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Will Reading First Survive?

Looks like a House appropriations subcommittee isn't interested in revising or strengthening Reading First, as many advocates and experts have advised. As my colleague Alyson Klein reports here, the panel, led by David Obey, one of the harshest critics of was a $1 billion-a-year program, would zero out funding in fiscal 2009.

After the 61 percent cut to RF in the fiscal '08 budget, the strength of the program is certainly compromised. Many districts will be forced to eliminate positions, particularly the reading coaches that became a standard resource in participating schools.

But many observers believe the RF principles—the use of sound, proven instructional strategies, teaching essential skills in an organized way, and regularly gauging what students can and can't do—are likely to endure, especially in those places where principals and veteran teachers internalized them. Certainly the number of teachers who think they can just wing it or rely on instinct to teach kids to read is dwindling. Many RF schools, however, have high turnover of both staff and students, requiring repeated and ongoing training (of teachers) and intervention (of struggling readers), both costly endeavors.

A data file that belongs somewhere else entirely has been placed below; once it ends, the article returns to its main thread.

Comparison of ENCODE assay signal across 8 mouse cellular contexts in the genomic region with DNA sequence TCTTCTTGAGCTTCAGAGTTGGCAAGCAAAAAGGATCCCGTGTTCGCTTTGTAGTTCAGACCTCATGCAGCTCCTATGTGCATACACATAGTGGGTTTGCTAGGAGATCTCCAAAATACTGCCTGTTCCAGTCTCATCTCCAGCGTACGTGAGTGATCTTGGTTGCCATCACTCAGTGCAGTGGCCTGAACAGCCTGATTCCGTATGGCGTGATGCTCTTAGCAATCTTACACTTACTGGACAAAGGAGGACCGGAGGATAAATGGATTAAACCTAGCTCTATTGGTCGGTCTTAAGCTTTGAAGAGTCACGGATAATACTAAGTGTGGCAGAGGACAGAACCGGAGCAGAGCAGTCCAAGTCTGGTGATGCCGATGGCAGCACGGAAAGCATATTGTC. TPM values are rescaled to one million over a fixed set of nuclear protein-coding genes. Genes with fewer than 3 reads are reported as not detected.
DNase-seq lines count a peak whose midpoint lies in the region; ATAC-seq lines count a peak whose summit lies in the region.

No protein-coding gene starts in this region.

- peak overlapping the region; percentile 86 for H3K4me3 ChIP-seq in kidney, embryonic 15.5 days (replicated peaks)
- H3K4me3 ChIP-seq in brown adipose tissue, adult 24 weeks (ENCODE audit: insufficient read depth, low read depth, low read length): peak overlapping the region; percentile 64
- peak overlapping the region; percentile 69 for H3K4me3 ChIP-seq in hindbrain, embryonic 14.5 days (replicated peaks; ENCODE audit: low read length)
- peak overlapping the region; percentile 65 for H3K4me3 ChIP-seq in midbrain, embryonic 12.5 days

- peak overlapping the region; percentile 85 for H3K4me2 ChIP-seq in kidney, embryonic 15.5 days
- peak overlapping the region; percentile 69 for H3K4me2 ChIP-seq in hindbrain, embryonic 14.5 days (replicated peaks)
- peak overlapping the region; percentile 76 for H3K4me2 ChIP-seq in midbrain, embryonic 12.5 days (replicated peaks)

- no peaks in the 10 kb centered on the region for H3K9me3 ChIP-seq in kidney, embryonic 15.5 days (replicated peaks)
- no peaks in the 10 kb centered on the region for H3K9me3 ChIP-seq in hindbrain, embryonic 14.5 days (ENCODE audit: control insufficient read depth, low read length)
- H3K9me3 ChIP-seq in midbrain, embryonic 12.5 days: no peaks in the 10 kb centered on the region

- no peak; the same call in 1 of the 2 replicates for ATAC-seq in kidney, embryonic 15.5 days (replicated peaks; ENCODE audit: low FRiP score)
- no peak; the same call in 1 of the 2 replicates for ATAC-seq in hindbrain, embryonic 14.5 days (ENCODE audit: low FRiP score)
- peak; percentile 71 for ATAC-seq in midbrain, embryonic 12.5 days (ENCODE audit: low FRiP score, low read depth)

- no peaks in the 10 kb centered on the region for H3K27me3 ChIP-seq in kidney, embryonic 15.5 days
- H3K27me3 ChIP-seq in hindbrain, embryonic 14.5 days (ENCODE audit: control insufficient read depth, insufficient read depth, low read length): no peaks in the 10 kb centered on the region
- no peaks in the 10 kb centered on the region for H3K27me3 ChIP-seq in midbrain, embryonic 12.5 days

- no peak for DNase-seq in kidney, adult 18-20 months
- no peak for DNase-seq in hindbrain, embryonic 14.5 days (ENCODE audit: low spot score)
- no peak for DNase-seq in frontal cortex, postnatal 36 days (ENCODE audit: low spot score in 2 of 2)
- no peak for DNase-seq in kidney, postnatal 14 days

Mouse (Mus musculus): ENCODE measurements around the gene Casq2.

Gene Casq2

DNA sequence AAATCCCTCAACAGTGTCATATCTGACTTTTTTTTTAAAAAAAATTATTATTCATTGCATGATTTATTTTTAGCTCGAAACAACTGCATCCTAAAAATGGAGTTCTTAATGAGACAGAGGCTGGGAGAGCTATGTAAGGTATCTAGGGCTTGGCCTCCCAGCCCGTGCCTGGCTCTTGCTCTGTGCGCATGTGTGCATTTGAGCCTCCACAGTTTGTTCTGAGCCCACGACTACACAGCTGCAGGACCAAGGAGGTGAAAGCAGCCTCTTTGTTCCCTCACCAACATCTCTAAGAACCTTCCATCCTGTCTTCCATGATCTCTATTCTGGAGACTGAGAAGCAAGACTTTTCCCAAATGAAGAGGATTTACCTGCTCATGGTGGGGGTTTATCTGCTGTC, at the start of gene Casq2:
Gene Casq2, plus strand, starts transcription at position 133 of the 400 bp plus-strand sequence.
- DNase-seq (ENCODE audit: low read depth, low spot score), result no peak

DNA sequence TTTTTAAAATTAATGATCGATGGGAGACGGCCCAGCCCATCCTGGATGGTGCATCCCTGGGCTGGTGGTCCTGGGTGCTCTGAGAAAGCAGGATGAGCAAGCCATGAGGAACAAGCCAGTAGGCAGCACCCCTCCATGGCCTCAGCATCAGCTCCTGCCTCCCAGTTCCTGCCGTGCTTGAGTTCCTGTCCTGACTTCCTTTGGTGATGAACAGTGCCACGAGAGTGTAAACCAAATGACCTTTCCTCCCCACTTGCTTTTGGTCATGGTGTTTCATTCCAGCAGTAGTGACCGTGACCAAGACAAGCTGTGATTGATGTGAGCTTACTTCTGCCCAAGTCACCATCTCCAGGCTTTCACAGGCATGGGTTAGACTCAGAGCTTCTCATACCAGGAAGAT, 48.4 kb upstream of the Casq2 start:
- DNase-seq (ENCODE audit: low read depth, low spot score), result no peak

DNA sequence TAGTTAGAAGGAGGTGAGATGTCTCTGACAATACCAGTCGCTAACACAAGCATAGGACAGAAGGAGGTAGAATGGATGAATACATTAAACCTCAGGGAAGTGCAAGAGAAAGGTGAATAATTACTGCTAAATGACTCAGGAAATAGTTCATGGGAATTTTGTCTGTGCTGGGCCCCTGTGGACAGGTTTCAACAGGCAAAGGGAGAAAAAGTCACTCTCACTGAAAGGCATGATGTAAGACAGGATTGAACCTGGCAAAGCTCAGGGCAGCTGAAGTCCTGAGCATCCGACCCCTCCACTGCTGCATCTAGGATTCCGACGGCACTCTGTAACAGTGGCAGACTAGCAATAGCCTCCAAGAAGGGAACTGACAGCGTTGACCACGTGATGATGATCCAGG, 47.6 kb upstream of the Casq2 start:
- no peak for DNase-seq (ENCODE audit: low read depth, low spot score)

Ed. Sec. Margaret Spellings and Ed. Dept. staffers have been explaining the options for tapping other sources of federal funding for RF programs. Some states and districts are formulating plans for sustaining RF, such as Colorado, described here, and a Louisiana district that has promised to commit some $1.6 million in local funding to continue RF, according to this story in the Shreveport Times.

What other efforts are under way, on the state or local levels, to keep the program going?

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